The Monitor is a viewfinder camera; it lacks a rangefinder. The viewfinder is a surprisingly pleasant to use pop-up unit on the center of the cameras top plate. It has a parallax adjustment that can be varied from infinity to 4 feet. Surprisingly, the cameras also have the older style waist level reflecting finder common on most older Kodak folding cameras.
All Kodak Monitors feature automatic film spacing, double exposure prevention, and top-plate-mounted accessory shoes and shutter releases. A top-plate-mounted depth of field dial was present on the models featuring the Anastigmat Special lens. The all metal bodies are covered with embossed leather. Flash synchronization was an option from 1946 on.According to Kodak literature, the Monitor Six-16 originally sold for $48.50 USD and the Monitor Six-20 for $66.00 USD ($707 and $960 USD in 2007). Presumably, the Six-20 price was for the more expensive lens (the Anastigmat Special) as excepting the dimensional differences for the two film formats, the cameras are identical.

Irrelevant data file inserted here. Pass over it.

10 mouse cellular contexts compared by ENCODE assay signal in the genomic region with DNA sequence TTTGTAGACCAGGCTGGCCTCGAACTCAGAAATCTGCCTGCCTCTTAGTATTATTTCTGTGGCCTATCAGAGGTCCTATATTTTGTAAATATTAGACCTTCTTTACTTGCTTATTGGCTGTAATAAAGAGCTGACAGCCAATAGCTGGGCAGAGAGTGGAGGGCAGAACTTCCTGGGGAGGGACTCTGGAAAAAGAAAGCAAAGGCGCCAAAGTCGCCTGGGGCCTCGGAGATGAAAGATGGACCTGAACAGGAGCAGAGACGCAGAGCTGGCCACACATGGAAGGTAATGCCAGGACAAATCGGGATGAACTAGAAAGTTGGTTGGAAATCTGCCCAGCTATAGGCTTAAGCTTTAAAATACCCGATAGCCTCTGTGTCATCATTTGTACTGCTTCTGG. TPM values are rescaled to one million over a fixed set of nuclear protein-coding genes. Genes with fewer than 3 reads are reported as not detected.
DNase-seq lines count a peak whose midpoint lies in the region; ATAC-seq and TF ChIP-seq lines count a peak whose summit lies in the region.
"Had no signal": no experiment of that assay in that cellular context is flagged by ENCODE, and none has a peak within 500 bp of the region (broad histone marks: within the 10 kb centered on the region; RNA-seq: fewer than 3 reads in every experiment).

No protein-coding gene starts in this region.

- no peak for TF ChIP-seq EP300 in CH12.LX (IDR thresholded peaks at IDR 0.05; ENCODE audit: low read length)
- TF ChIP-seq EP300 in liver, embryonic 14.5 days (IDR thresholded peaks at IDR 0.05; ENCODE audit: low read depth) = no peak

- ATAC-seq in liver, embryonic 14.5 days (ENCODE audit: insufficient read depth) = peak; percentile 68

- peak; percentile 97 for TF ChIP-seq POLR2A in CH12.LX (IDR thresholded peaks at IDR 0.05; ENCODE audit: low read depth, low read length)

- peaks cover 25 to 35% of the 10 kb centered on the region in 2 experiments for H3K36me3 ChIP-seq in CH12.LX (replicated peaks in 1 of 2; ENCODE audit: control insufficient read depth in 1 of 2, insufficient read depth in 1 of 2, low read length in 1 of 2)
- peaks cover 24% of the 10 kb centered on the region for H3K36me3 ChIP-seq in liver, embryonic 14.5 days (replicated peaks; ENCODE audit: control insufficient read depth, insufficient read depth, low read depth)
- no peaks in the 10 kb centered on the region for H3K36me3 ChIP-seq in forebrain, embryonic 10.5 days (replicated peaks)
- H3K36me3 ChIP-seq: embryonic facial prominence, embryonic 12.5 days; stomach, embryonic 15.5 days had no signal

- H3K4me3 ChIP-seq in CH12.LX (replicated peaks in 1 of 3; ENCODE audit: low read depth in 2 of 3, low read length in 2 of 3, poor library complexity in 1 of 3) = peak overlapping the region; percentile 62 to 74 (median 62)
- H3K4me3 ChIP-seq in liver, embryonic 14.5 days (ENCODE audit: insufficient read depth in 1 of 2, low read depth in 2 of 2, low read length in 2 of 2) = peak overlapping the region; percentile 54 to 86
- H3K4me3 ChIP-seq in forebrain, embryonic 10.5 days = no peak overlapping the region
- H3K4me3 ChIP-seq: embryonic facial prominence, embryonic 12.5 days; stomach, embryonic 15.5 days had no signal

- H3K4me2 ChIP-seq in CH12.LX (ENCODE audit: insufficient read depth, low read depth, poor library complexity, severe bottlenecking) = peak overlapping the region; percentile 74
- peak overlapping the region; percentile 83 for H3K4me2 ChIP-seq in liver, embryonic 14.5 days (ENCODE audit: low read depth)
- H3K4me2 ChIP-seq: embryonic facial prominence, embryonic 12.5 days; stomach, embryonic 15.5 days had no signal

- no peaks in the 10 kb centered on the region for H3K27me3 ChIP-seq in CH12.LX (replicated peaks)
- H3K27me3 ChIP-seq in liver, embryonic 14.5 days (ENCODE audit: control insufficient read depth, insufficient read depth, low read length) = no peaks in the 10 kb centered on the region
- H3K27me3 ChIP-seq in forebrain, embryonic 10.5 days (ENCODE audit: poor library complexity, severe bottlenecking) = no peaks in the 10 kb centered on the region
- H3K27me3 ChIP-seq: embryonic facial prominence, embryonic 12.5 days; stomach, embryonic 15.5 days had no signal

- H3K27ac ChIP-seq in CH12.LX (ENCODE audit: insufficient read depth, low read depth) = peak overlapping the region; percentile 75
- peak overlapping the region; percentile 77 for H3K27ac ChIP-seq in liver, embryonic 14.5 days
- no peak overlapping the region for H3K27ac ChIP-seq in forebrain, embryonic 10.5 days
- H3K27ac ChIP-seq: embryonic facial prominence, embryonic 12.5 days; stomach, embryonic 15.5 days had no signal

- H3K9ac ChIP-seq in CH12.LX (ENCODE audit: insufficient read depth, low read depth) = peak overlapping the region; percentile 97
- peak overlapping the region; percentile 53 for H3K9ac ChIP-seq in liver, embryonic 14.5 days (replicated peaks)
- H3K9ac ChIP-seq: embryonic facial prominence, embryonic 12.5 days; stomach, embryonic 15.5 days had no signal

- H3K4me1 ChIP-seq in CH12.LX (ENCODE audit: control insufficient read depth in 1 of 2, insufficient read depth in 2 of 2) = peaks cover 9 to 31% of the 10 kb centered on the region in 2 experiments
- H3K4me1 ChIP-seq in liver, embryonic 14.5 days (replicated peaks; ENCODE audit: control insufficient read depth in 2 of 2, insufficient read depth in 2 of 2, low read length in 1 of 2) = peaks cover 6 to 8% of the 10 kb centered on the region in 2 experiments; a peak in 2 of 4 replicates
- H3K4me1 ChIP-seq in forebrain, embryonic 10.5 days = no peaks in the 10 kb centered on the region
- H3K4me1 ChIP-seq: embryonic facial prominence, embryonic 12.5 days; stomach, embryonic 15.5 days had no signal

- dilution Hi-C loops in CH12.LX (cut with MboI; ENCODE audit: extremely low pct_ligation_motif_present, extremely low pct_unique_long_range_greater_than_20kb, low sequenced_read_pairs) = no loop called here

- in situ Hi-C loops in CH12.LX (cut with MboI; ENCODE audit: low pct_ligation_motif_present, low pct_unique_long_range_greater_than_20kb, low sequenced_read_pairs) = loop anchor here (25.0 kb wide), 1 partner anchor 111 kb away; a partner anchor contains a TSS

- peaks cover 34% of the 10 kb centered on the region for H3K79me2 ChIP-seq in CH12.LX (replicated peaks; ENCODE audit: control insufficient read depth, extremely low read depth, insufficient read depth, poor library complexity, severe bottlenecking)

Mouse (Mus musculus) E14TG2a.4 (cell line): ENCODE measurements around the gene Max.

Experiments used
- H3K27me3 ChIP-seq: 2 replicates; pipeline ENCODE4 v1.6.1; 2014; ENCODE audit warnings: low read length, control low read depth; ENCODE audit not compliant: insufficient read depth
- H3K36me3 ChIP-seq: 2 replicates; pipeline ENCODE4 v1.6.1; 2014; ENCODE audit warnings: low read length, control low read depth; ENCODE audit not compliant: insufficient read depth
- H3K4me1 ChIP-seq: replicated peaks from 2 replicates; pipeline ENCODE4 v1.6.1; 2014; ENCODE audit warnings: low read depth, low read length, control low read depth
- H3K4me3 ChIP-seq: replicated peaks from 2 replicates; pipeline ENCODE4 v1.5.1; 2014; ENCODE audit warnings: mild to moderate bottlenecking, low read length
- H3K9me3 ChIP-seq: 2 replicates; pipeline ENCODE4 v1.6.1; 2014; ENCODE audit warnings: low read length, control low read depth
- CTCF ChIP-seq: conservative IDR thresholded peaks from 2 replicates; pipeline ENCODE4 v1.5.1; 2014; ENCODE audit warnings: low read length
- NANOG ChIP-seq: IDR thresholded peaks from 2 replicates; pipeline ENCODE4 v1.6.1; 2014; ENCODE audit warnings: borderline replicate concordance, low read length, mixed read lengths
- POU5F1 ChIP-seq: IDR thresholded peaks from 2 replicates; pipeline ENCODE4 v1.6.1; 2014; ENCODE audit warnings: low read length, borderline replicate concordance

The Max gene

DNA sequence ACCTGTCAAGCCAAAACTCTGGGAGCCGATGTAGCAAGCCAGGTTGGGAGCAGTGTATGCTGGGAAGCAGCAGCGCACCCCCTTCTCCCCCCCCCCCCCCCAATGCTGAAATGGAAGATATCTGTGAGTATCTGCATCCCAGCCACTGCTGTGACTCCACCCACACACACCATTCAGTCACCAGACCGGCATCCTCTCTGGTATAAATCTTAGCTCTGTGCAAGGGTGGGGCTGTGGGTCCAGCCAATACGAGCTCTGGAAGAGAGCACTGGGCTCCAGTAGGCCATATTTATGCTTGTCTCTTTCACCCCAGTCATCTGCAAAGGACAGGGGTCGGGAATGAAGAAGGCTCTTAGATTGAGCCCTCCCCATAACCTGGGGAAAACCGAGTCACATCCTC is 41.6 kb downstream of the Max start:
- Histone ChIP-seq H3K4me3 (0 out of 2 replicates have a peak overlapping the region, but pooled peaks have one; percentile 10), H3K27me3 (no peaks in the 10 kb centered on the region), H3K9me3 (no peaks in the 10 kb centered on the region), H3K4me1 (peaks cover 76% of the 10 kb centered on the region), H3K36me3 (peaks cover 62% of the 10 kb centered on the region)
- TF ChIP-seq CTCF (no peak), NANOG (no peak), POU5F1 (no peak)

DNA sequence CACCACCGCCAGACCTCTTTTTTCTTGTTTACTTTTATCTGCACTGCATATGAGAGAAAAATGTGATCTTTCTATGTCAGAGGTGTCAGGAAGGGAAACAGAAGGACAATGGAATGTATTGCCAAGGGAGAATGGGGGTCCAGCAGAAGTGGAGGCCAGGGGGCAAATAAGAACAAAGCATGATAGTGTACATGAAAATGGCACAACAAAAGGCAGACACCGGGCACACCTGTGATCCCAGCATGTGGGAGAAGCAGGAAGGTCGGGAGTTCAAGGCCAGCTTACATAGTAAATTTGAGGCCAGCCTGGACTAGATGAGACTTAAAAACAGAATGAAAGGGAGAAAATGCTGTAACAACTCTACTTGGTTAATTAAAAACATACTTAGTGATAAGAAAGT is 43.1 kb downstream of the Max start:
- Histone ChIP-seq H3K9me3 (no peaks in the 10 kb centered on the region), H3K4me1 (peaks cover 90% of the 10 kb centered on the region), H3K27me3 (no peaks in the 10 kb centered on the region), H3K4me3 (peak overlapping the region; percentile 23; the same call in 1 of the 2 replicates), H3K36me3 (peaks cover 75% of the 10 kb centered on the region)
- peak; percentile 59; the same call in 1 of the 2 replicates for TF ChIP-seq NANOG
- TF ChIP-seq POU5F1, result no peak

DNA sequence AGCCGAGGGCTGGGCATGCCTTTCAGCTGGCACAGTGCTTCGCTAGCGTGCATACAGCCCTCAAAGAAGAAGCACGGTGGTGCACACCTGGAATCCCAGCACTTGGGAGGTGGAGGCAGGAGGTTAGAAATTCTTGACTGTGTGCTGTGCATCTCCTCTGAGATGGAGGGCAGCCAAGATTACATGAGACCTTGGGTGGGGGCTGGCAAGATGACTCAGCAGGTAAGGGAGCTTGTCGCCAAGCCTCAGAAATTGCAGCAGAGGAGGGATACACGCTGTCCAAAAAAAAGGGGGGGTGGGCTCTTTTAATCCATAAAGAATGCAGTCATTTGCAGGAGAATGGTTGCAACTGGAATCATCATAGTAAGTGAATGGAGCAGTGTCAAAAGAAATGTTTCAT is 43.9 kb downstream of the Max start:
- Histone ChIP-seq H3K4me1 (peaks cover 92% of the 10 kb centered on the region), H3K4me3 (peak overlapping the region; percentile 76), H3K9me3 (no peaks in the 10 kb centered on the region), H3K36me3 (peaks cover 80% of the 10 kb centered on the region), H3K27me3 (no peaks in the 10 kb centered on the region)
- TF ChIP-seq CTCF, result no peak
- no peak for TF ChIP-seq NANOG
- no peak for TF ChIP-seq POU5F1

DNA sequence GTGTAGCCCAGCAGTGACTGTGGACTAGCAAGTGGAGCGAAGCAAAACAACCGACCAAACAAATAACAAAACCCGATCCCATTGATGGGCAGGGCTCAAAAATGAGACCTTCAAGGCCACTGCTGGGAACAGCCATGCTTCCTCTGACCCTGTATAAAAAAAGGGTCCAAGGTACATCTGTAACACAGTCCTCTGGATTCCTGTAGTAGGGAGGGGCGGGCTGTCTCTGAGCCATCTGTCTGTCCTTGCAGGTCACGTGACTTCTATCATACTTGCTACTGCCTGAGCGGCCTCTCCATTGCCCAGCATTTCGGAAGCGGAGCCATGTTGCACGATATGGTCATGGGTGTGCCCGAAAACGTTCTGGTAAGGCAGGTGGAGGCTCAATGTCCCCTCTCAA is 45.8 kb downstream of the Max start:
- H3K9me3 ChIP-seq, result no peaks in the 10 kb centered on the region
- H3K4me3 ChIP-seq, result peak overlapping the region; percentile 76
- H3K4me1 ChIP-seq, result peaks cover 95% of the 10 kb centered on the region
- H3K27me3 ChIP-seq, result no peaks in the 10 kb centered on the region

The Kodak Vigilant series of cameras used the same basic body and folding mechanisms with completely manual film advance, a simplified top plate, and a much wider selection of lenses and shutters.
Each of the Monitor models came with a choice of lenses. All are in a front-element-focusing mount.
- Kodak Anastigmat f/4.5 f=103 or 105mm (Six-20) or 126mm (Six-16) - This is believed to be a four element Tessar type
- Kodak Anastigmat Special f/4.5 f=101mm (Six-20) or 127mm (Six-16) - This is a four element Tessar type
- Kodamatic or Flash Kodamatic (Anastigmat lens)
- Supermatic or Flash Supermatic (Anastigmat Special lens)